That means that even for the loss of a faithful family companion, a successful civil lawsuit would not likely produce much reward, said Carl Tobias, a law professor at the University of Richmond.

“With animals, all you get is the value of the property,” he said. “There are no emotional damages.”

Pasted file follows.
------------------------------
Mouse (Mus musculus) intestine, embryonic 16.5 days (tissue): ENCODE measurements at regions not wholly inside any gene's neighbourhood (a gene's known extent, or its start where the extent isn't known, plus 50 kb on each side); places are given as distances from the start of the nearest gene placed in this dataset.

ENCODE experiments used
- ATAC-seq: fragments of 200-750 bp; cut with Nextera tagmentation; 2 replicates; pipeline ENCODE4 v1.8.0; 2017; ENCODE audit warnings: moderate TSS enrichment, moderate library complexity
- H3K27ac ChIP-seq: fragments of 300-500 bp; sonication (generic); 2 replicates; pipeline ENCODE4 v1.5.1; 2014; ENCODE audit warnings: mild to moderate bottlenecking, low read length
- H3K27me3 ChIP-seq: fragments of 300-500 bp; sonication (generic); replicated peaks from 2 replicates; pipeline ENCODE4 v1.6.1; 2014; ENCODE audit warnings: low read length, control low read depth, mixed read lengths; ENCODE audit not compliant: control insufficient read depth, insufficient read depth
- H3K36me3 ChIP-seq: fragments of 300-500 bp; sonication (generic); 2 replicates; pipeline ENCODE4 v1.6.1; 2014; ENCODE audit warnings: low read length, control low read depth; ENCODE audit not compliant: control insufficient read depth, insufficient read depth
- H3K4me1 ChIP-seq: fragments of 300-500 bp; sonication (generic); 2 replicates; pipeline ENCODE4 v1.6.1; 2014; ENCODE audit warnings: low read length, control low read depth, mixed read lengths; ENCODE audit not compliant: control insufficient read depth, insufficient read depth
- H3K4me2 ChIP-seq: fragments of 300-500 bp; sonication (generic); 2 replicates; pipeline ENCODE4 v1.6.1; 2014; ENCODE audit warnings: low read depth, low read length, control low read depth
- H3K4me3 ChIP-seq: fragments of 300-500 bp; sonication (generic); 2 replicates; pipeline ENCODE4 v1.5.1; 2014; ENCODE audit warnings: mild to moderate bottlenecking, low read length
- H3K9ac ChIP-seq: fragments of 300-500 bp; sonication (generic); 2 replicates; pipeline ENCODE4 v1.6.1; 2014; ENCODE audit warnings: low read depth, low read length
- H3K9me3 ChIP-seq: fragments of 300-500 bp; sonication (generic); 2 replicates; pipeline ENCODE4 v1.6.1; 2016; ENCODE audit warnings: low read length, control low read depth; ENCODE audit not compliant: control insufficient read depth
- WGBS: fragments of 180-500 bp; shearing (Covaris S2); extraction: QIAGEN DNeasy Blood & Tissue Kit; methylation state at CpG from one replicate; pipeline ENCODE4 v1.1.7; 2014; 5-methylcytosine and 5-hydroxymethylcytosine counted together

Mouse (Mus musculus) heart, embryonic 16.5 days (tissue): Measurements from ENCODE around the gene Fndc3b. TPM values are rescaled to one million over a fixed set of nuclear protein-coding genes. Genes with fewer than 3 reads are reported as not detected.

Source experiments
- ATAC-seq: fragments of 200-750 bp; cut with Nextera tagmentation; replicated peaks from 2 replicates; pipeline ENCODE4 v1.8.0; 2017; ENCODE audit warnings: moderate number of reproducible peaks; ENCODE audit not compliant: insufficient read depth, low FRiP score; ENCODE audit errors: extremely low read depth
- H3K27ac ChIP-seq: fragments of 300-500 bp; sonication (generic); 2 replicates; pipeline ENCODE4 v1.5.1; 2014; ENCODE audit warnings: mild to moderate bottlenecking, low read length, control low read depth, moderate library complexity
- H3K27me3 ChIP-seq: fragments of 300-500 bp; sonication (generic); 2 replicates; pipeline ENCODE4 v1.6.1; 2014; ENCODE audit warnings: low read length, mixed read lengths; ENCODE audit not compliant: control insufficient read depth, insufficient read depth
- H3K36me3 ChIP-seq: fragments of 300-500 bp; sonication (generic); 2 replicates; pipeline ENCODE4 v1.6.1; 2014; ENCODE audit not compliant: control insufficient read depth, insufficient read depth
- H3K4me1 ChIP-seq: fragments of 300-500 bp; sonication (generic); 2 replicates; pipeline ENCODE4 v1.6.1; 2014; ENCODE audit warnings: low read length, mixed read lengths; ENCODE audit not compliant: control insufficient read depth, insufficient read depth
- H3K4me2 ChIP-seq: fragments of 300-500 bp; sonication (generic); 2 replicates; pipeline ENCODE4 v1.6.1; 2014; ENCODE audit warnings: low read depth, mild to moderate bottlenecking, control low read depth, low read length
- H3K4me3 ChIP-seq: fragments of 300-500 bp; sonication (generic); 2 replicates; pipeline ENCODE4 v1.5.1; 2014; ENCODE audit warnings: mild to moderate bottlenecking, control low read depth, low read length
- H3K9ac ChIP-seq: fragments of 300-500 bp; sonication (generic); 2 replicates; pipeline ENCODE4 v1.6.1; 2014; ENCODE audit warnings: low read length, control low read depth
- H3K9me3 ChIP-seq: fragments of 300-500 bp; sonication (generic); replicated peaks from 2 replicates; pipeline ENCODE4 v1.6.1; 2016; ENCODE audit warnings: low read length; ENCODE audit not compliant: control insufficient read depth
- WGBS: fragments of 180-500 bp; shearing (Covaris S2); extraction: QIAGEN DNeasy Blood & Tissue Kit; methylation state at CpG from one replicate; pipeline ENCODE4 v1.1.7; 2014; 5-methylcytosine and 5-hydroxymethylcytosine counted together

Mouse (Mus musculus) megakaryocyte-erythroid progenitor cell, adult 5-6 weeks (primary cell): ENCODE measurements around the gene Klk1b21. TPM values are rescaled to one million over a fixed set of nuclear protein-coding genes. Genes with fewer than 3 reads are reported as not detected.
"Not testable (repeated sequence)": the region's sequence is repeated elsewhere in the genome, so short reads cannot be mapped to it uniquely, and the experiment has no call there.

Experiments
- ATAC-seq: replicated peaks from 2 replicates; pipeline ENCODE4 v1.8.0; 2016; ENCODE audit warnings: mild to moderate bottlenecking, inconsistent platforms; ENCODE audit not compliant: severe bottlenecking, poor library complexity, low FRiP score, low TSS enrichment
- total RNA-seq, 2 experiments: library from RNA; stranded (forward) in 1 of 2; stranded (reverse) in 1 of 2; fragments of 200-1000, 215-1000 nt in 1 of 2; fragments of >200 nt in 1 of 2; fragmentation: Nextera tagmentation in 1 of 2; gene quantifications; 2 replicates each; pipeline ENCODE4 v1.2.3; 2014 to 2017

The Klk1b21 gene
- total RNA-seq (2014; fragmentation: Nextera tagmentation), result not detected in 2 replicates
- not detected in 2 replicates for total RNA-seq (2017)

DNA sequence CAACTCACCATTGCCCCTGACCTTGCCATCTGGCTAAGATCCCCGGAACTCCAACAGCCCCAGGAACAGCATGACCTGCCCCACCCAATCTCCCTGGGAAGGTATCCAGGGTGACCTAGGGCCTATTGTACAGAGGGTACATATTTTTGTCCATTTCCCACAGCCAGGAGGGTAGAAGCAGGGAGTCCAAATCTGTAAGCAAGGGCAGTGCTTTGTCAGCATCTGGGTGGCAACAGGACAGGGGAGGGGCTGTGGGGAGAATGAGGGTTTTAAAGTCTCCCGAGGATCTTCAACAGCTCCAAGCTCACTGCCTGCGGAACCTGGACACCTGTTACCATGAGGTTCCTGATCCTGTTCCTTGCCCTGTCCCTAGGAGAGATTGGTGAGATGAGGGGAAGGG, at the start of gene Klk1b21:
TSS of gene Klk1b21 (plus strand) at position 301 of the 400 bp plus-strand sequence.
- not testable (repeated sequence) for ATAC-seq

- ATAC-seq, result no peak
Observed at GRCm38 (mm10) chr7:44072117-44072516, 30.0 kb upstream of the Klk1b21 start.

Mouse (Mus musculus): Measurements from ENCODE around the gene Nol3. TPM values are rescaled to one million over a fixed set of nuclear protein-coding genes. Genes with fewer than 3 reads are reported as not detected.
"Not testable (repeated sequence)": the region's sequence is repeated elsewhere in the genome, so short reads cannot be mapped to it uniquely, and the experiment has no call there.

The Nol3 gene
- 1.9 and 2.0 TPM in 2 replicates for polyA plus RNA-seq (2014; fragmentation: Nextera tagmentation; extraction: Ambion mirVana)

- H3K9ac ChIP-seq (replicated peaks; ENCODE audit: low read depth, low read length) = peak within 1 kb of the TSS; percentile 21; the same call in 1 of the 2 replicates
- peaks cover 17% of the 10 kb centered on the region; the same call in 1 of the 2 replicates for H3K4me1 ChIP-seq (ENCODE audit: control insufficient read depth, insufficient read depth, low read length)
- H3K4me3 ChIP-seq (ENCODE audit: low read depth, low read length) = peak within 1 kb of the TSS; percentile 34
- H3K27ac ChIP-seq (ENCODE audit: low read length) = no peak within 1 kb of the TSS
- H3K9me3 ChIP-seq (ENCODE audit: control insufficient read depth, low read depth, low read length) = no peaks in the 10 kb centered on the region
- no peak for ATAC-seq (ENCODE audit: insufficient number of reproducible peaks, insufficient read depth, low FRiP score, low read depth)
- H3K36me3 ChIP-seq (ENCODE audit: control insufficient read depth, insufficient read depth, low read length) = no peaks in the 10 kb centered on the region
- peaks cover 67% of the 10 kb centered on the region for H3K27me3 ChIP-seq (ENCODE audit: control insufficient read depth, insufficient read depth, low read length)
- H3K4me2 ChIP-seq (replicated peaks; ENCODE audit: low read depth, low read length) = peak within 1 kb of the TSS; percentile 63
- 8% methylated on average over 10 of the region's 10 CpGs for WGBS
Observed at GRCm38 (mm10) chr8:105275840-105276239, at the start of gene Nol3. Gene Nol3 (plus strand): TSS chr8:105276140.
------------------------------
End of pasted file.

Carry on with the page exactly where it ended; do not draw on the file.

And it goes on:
Okay. So why then would banding together in a class action produce a better outcome for pet owners? The AP never says. Catmanager’s opinion (note: although I worked for two years in the law library of a major New York law firm, I have no legal training) is that while a class action would almost certainly benefit attorneys (who would take 30–50 percent of any monetary judgment), the benefits to plaintiffs are possible but far from guarranteed. First, the cost-benefit analysis. The cost of participating in a class action will likely be lower for individual pet owners than filing individual lawsuits. If awards are limited to the replacement value of the pet, which will be negligible for most non-pedigree animals, plus (possibly) the cost of veterinary care, then pet owners in a class action that reaches a verdict might see anywhere from $25 (if only replacement value of the pet is awarded) to $2500 (if veterinary bills are reimbursed, assuming vet bills of $5000, which is probably a high figure). However, as the emphasis in the previous sentence is meant to suggest, pet owners need to consider the possibility that a class action will result not in a jury verdict and award but instead a negotiated settlement. Attorneys often have more incentive to settle than to see a trial through to verdict. By settling, they get paid for sure (filing a class action doesn’t mean you’ll win). They get paid sooner rather than (possibly much) later. They incur far less risk for still significant gain. (Imagine 1000 pet owners with average vet bills of $5000 sign on to a class action. Assume that a successful trial would only recover the vet bills. That’s $5 million. The attorneys take 50 percent or $2.5 million. What incentive do they have to go through the expense and uncertainty of a full trial, however, if they can settle for $4 million or even $3 million? So they make a million less: $1.5 million in hand is better than $2.5 million in the bush.) Still, the cost of an individual hiring a lawyer to sue a large corporation would almost certainly far exceed any likely monetary award. In some states, the replacement cost of a pet and its associated vet bills might not even rise about a small-claims action. Oddly, some pet owners might be more successful filing small-claims actions. Doing so does not necessarily require a lawyer (court clerks will often walk you through the process) and is therefore usually far less expensive. And the prospect of having to respond to thousands of small-claims actions across North America might drive Menu Foods and the other responsible parties to offer a settlement directly to pet owners.